Back Pain and Disability Retirement for Federal Workers

Back pain — diagnosed by many different designations and causes, including Degenerative Disc Disease, Spondylolisthesis, spinal arthritis, multi-level disc bulges, disc impingement upon the thecal sac, sciatica, failed back syndrome, etc. — presents a variety of interesting dilemmas and creative solutions when formulating, preparing and constructing a narrative to describe and delineate the impact upon one’s Federal Disability Retirement application under FERS or CSRS.

What is interesting is how back pain — chronic cervical, lumbar or thoracic pain, often with accompanying radiating features which include symptoms of numbness, tingling and pain to the extremities — can impact both one’s sedentary job, or one’s very physical job.  Both can be equally and severely impacted.

Then, of course, there is the conundrum of the “catch-22” — without pain medications, one has such a high distractability of pain that one cannot perform either the sedentary job or the very physical job; yet, with pain medications, the sedation which results prevents one from performing the essential elements of one’s job.  Either way, back pain presents a serious medical issue in filing for Federal Disability Retirement benefits under FERS or CSRS.

For Federal and Postal employees contemplating filing for Federal Disability Retirement benefits under FERS or CSRS, back pain is a serious medical condition which is a valid and viable basis for an effective application, if formulated and presented properly.

Sincerely, Robert R. McGill, Esquire

OPM Disability Retirement: The Time to Make the Decision (Part 2)

The medical condition known as “Fibromyalgia” is analogous to the manner in which Federal and Postal employees approach the decision-making process in filing for Federal Disability Retirement benefits under FERS & CSRS.  Let me explain:  Fibromyalgia, as the Office of Personnel Management often likes to characterize, often manifests itself with chronic and diffuse pain which “waxes and wanes” — meaning, in simple terms, that there are good days and bad days; days when the pain is unbearable, excruciating and debilitating; and days when one can “manage” the extent of the pain and mental dysfunction and confusion. With that context, the Office of Personnel Management often tries to argue that it is not “so bad” as to qualify for Federal Disability Retirement benefits under FERS & CSRS.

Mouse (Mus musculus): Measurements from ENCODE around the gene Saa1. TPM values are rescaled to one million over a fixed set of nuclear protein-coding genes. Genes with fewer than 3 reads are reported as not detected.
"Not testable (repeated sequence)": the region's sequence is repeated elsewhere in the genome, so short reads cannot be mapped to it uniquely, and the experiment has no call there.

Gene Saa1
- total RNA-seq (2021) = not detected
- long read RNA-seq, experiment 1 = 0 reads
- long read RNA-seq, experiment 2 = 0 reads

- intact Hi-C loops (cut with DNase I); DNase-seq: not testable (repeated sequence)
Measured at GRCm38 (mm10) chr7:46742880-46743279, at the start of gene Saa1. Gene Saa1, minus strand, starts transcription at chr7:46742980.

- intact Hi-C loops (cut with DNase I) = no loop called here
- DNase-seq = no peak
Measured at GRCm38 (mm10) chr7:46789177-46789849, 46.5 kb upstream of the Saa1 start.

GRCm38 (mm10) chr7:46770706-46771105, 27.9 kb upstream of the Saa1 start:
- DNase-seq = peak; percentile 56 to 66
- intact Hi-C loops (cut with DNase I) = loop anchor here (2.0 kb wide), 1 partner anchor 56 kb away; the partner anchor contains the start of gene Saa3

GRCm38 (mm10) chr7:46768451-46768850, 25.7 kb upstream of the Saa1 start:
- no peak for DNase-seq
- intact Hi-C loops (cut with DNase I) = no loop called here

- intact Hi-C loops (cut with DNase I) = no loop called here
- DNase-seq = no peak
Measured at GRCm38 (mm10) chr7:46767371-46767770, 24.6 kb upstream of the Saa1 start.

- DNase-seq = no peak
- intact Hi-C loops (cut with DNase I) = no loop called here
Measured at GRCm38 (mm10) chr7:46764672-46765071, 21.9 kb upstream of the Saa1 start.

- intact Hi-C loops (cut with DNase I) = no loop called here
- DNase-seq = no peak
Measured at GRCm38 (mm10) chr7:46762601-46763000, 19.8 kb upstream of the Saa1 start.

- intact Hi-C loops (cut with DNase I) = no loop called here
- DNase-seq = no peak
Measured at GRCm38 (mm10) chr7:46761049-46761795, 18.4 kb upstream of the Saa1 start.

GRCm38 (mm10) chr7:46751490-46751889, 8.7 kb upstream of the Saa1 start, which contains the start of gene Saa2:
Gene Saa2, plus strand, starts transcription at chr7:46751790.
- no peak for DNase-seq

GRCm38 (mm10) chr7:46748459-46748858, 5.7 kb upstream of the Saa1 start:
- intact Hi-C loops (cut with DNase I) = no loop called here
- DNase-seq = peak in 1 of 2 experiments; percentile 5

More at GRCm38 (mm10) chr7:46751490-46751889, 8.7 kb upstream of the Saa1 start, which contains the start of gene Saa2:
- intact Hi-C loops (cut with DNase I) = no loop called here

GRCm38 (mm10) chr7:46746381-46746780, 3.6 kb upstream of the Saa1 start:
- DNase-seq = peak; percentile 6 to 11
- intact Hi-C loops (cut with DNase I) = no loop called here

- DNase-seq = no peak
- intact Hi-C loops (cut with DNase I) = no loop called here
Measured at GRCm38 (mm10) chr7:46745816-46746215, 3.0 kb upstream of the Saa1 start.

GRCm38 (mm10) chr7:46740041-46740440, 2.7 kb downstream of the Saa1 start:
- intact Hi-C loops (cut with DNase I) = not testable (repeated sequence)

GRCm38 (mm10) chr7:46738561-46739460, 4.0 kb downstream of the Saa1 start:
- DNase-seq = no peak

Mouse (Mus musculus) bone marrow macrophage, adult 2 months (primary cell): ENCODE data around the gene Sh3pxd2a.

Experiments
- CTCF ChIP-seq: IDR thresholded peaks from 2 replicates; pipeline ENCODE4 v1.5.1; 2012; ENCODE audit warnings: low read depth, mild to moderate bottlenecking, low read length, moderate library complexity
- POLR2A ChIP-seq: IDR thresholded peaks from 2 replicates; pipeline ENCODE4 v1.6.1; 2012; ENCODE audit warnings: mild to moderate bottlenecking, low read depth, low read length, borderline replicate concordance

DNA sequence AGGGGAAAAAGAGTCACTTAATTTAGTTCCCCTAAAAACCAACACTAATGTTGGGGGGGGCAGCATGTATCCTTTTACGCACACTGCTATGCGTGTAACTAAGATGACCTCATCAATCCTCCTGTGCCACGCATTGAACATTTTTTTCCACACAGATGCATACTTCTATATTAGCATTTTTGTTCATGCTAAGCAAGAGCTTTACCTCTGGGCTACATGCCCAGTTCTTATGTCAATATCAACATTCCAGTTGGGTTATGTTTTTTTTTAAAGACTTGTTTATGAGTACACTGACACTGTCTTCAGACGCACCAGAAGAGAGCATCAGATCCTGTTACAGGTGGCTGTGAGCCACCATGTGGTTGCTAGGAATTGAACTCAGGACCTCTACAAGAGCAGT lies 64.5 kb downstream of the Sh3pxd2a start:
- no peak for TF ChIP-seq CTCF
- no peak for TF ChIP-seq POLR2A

By analogy, people with all sorts of medical conditions — from physically debilitating neck and back pain; from Orthopaedic injuries, arthritis, chronic pain, visual impairment, etc.; to psychiatric disabilities of Major Depression, anxiety, panic attacks, PTSD — some days, one can seem to manage the disability; on other days, one cannot get through the day, let alone perform the essential elements of one’s job.  But deep down, one knows that one cannot continue forever on the same course.  To continue is to slowly wither away by a thousand cuts, one cut at a time, one cut per day.  And so, just as the Office of Personnel Management is plainly wrong (for Fibromyalgia is a chronic and debilitating medical condition which clearly qualifies for disability retirement), so the person who procrastinates in making the decision to file for Federal Disability Retirement benefits under FERS & CSRS is simply waiting for the inevitable.

Sincerely,

Robert R. McGill, Esquire